Sports Betting Facts – Part 1

In the world of sports betting there is a lot of myths and facts spewed out together, thus, making it confusing as to which are true and which are false.

In order to debunk some of those myths and expose some truths, we will be discussing some facts about sports betting here.

In this first part we will be covering myths related to betting on sports in the U.S..

First of all, sports betting is illegal in all states of U.S.A. except Nevada; yet even when it’s only legal to bet on sports within Nevada, less than 1% of all sports bets take place in there.

It’s estimated that over $380 billion dollars are gambled through sports betting each year (in the U.S. alone), and it attracts 30 million visitors to Nevada each year, as well as providing employment for thousands of people in the state.

As you probably have heard (or read), the Superbowl is the single event on which the most money is wagered, yet, the first four days of March Madness manage to reach and surpass that amount. Also, even if March Madness makes it seem as though there is a strong culture to bet on college sports, approximately two-third of all sports bets in Nevada are placed on professional, non-college sport matches (although this is only in Nevada, it gives an idea of the general trend).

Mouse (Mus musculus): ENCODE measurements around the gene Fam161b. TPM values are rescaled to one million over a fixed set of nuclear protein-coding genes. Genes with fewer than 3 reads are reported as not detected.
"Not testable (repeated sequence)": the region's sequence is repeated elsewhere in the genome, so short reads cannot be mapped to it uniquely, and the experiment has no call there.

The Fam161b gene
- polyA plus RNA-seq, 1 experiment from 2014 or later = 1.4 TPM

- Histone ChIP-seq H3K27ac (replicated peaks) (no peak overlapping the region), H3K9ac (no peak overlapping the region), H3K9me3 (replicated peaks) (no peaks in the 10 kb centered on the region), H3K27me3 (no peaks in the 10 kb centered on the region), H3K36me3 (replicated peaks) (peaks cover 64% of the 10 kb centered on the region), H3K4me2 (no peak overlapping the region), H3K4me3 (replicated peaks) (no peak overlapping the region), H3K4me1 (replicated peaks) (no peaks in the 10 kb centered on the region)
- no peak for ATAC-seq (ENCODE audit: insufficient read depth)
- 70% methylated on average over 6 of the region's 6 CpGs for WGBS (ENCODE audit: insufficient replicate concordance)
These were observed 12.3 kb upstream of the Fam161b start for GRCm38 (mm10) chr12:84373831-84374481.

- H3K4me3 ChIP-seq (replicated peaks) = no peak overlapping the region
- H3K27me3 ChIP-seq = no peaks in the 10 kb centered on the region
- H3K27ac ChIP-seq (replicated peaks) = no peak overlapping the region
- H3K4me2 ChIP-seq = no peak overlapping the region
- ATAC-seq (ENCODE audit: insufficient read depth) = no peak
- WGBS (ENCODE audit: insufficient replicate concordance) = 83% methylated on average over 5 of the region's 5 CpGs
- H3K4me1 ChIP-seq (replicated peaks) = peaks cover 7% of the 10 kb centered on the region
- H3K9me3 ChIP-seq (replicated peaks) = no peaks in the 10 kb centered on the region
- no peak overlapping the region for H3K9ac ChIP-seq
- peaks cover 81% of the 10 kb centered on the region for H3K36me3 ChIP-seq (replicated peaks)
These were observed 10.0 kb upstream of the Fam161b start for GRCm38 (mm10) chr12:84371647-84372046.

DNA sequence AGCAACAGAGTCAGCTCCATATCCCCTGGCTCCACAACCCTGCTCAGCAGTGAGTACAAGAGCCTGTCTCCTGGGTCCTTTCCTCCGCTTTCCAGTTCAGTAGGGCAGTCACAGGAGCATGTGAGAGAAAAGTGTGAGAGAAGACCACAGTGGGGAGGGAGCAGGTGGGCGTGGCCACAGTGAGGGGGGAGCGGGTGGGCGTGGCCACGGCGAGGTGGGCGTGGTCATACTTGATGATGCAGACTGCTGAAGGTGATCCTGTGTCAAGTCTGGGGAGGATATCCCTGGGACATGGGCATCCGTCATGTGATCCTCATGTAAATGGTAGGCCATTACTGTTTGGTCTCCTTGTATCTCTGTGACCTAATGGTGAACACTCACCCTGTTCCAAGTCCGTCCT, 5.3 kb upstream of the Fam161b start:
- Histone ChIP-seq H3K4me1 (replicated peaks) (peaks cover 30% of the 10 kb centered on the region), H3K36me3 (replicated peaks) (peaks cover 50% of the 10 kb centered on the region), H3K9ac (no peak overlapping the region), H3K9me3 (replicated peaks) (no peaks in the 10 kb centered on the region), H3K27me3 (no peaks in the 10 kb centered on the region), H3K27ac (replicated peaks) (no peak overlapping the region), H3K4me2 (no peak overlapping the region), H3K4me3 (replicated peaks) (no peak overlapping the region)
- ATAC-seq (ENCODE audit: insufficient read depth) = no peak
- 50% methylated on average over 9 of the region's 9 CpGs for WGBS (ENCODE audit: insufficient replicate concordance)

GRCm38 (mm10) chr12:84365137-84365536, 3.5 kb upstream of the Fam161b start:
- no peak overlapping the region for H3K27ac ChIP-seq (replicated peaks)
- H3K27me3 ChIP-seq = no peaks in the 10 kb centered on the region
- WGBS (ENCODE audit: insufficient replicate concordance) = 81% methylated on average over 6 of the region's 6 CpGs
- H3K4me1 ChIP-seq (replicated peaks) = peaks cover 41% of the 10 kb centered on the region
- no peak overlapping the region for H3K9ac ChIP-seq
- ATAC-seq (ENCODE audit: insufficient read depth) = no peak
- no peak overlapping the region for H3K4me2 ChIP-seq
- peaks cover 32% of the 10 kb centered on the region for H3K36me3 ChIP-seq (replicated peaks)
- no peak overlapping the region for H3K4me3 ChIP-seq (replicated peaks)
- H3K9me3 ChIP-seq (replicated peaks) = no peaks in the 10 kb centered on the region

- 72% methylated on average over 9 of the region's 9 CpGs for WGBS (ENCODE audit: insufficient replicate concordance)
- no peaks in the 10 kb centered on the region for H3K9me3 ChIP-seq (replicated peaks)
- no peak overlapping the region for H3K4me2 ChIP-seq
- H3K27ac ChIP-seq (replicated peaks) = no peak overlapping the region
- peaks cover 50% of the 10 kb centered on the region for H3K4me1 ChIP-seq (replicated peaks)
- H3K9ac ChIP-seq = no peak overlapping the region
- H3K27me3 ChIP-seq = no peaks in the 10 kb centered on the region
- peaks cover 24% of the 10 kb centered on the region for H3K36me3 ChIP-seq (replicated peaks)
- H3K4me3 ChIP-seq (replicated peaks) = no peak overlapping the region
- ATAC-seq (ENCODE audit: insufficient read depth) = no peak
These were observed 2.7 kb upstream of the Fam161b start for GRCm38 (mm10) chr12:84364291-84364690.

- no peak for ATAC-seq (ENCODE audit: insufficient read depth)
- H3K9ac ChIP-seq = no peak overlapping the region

“According to the Nevada Gaming Control Board, approximately $98.9 million was wagered on the 2013 Super Bowl at sports books across the state, but most of that figure was returned to bettors in the form of winnings. After paying out to bettors, Nevada sports books earned $7.2 million on 2013’s game.”

Finally, even when online gambling is known to exist by most gamblers, less than 18% of gamblers use them (constantly or occasionally).

As a reminder, this stats are taken out of the Gambling Commission of U.S.A., so all the information given previously in this first part applies only to the U.S.

Next, Sports Betting Facts – Part 2.


For a great online experience when sports betting , try

Author’s G+: Seth Miller.


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